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Small Thank You’s Mean a Lot: The Impact of Micropayments in Clinical Trials

Micropayments provide an additional incentive for patients to complete required tests, procedures, and diary entries, ensuring that sites, sponsors, and CROs are able to collect the required data needed to complete a clinical trial on time and on budget. 

Clinical trials today require more patient involvement than ever before. Yet longer, more frequent site visits or participation that requires extensive travel can impact a patient’s willingness to participate in and remain in a clinical trial over the long term. As a result, patient recruitment and retention can be a challenge for sites and pharmaceutical companies, especially when the target patient population is small or geographically dispersed. Sadly, the average dropout rate across clinical trials is 30 percent

With the increasing need for consistent and accurate patient data, sponsors and sites are investing in electronic patient-reported outcomes (ePRO) and electronic clinical outcomes assessment (eCOA) systems that allow clinical trial participants to remain at home and share their information digitally. I’ve spent the last 15 years conceptualizing and launching technologies that solve problems, enhance efficiency and data accuracy, and have witnessed how these systems have become essential to participant engagement and retention and thus, the overall success of trials. Sponsors and sites can collect valuable data and ask key questions of patients regarding the frequency and severity of their symptoms, such as “Do you feel better?'”or “Rank how you feel today versus yesterday”.

This type of technology investment increases patient convenience, decreases recall bias, and removes a layer of burden from the site and the patient. In addition to providing tremendous convenience to the patient, this type of system also eliminates paper diaries and reporting inaccuracies. Patients can click a few buttons and information about their symptoms or treatment and it is transferred and integrated with other research data in real time.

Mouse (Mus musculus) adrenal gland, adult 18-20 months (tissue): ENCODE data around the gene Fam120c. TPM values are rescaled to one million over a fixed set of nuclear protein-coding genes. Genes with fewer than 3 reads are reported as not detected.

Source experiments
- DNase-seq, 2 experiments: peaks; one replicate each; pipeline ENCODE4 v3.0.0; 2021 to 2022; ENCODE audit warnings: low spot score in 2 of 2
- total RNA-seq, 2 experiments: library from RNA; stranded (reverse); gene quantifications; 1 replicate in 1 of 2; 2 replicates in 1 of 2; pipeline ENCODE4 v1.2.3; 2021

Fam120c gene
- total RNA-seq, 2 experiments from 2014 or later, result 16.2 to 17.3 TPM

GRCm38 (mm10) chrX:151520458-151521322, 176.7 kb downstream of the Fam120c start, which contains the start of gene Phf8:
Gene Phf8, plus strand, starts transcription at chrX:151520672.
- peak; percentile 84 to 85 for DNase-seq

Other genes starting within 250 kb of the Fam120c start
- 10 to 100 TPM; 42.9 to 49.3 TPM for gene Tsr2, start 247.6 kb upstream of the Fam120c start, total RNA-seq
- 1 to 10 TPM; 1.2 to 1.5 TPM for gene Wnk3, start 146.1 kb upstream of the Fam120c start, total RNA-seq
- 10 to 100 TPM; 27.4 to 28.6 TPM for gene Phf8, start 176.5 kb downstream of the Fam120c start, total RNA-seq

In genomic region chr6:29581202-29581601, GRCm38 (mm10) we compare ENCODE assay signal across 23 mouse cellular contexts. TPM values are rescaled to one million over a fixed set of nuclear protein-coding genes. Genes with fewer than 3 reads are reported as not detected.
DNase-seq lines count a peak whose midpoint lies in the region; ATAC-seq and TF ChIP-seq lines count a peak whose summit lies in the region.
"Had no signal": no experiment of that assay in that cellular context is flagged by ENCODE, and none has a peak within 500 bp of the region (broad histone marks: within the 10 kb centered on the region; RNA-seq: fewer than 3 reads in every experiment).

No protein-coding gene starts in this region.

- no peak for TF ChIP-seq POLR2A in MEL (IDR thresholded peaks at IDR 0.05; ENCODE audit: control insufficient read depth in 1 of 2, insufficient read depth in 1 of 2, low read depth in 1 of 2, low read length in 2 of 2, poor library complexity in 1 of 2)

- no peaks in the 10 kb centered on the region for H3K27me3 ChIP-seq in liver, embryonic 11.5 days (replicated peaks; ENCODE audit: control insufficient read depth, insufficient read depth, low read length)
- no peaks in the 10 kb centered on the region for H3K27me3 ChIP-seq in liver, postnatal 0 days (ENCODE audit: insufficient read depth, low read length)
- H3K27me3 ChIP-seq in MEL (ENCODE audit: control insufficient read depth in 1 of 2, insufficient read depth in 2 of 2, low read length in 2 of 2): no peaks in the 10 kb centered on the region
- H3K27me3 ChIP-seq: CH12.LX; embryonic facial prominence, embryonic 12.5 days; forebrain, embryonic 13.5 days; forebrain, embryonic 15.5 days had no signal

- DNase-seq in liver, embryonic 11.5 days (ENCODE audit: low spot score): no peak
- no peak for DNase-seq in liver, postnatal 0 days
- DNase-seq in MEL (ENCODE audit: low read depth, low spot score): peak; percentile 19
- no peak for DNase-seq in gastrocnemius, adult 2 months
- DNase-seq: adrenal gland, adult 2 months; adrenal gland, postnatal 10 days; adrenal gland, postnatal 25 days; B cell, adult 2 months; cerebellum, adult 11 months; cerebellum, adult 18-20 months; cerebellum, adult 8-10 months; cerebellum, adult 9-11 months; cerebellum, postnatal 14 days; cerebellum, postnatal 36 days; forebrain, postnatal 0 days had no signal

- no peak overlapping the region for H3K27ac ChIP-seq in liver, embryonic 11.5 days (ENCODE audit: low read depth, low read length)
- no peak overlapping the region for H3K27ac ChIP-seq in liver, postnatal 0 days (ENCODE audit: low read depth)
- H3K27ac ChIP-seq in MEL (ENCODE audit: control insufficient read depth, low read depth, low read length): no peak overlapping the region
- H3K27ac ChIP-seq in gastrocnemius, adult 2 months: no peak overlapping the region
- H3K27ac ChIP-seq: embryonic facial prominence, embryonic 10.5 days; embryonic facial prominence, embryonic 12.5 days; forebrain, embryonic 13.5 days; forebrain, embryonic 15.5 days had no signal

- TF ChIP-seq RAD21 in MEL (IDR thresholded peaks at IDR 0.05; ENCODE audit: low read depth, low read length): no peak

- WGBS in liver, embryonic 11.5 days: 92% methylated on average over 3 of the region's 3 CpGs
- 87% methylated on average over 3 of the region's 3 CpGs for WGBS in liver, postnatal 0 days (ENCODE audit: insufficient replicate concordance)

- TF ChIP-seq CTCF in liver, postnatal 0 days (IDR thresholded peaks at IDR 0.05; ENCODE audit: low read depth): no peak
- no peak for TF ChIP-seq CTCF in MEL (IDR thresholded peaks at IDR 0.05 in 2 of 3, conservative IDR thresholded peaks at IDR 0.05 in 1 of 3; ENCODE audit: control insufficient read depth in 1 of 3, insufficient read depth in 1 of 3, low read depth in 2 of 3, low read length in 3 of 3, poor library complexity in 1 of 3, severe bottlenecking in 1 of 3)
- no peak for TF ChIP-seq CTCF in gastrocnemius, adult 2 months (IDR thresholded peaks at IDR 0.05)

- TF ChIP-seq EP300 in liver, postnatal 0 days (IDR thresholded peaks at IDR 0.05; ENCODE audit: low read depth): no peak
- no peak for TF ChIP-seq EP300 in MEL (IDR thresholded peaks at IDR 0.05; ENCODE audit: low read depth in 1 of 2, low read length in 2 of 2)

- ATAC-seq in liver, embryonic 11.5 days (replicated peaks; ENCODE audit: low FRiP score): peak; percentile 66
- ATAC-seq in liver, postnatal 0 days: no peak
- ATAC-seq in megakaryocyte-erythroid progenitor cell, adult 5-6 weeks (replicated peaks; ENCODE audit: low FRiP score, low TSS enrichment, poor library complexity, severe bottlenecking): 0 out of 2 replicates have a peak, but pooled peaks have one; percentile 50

Yet, technology can still have its drawbacks. What if the patient forgets to enter information for a day? Or worse, what if the patient goes away for a few days and forgets to pack the device? How can technology help engage the patient for the long term?

Even with the best intentions, mistakes can happen, and diary compliance remains a challenge, whether using paper or digital methods. This is true particularly in large trials with thousands of participants where missing diary entries and inputs can greatly hinder a sponsor’s data analysis throughout the trial. ePRO and eCOA solutions present the opportunity to increase patient engagement and, therefore, increase data collection and compliance. However, these systems, although convenient, still require effort from the patient to complete the required diary entries. 

Enter patient micropayments. Micropayments, a financial transaction involving a small sum of money, provide an additional incentive for patients to complete required tests, procedures, and diary entries, ensuring that sites, sponsors, and CROs are able to collect the required data needed to complete a clinical trial on time and on budget.